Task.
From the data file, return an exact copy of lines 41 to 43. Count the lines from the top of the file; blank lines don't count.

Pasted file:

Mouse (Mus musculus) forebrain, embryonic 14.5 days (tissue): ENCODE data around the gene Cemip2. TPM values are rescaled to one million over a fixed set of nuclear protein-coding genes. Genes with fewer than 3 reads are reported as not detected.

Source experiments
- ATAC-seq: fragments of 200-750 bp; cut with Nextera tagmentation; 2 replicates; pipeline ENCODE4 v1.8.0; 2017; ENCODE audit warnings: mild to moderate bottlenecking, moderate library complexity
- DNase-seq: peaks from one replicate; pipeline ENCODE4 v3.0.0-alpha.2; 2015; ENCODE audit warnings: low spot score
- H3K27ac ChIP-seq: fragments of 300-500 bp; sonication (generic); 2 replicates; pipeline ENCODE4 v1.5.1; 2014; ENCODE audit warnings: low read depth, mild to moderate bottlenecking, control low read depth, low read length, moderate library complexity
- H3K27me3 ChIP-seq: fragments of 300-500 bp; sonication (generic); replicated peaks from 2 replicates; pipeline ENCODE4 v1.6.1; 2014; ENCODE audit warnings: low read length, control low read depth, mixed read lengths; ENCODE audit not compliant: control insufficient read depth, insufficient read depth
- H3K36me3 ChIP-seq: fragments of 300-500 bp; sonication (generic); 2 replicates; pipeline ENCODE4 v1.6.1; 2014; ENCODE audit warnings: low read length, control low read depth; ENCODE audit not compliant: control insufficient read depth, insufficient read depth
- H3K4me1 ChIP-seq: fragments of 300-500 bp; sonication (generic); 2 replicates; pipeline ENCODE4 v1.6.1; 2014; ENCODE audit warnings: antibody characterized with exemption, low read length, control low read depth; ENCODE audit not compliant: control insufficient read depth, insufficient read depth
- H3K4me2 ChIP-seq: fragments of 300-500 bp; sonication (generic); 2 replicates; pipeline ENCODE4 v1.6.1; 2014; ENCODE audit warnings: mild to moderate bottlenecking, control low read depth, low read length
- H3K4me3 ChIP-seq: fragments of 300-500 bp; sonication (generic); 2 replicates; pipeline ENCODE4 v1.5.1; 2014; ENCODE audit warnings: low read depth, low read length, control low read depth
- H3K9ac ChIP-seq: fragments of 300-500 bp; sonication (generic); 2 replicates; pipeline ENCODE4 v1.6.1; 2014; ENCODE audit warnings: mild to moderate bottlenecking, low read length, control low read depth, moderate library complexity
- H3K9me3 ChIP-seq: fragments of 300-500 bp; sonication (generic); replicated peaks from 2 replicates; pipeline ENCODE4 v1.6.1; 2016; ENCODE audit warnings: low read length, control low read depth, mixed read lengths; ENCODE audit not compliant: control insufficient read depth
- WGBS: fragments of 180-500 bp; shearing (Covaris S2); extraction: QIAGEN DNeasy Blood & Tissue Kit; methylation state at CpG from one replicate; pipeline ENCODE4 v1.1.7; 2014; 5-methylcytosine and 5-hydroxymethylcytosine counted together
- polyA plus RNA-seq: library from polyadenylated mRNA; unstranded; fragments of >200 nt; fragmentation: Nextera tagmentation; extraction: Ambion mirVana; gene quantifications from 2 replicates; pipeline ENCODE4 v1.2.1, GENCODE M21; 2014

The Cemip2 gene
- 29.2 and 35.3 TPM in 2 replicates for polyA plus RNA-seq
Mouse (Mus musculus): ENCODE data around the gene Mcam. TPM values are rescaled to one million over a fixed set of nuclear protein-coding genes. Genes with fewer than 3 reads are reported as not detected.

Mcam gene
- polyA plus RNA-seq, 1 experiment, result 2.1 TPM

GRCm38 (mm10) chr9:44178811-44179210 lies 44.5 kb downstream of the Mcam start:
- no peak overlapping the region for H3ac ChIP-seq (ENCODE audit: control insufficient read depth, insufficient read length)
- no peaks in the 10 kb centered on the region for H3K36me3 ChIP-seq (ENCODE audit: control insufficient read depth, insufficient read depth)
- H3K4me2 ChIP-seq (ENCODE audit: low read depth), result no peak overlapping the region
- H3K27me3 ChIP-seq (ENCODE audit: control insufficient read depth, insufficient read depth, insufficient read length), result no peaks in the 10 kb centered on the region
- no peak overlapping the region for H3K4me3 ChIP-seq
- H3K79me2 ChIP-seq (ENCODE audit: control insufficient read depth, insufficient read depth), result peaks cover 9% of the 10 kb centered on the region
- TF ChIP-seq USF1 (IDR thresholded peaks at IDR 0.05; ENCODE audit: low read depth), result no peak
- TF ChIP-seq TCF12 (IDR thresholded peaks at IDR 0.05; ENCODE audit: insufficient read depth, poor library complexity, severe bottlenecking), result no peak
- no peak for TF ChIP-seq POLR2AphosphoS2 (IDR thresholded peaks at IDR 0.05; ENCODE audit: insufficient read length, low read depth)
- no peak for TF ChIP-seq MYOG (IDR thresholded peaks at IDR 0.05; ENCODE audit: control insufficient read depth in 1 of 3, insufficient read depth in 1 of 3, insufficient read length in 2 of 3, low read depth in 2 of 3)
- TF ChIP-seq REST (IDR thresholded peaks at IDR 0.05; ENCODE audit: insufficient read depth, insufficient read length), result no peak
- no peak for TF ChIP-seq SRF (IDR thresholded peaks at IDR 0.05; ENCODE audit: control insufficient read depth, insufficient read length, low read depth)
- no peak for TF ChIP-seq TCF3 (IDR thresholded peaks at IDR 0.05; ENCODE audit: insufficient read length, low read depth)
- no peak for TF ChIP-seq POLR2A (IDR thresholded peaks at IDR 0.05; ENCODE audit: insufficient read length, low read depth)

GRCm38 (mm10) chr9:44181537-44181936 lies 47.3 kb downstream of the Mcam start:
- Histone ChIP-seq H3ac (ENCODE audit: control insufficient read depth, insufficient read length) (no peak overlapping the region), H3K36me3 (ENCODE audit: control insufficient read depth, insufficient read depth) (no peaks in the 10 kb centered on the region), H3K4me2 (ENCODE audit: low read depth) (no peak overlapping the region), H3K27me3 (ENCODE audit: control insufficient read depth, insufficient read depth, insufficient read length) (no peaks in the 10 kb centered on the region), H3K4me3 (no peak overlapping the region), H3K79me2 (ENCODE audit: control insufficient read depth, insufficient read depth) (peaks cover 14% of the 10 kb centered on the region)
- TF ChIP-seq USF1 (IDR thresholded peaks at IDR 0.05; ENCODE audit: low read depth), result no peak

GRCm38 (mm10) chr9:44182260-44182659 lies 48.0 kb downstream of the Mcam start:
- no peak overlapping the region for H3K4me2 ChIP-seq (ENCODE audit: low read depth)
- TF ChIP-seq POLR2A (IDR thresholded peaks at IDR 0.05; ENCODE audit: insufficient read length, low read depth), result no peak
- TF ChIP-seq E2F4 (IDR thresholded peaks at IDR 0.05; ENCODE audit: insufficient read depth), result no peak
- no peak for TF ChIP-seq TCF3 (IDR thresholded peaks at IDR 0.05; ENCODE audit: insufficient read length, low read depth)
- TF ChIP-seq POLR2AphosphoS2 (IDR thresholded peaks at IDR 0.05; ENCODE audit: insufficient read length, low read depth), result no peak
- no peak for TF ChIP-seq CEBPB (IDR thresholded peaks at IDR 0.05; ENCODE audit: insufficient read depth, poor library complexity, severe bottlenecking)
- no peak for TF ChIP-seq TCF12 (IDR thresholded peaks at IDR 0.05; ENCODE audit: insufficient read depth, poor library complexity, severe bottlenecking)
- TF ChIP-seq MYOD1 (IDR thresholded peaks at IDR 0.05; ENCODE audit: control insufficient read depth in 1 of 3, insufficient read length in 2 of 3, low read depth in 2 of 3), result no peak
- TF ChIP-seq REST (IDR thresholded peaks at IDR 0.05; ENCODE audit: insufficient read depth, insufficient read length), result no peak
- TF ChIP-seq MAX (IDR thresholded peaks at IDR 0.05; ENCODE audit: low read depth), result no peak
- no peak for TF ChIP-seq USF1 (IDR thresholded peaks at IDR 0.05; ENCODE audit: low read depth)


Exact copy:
- TF ChIP-seq E2F4 (IDR thresholded peaks at IDR 0.05; ENCODE audit: insufficient read depth), result no peak
- no peak for TF ChIP-seq TCF3 (IDR thresholded peaks at IDR 0.05; ENCODE audit: insufficient read length, low read depth)
- TF ChIP-seq POLR2AphosphoS2 (IDR thresholded peaks at IDR 0.05; ENCODE audit: insufficient read length, low read depth), result no peak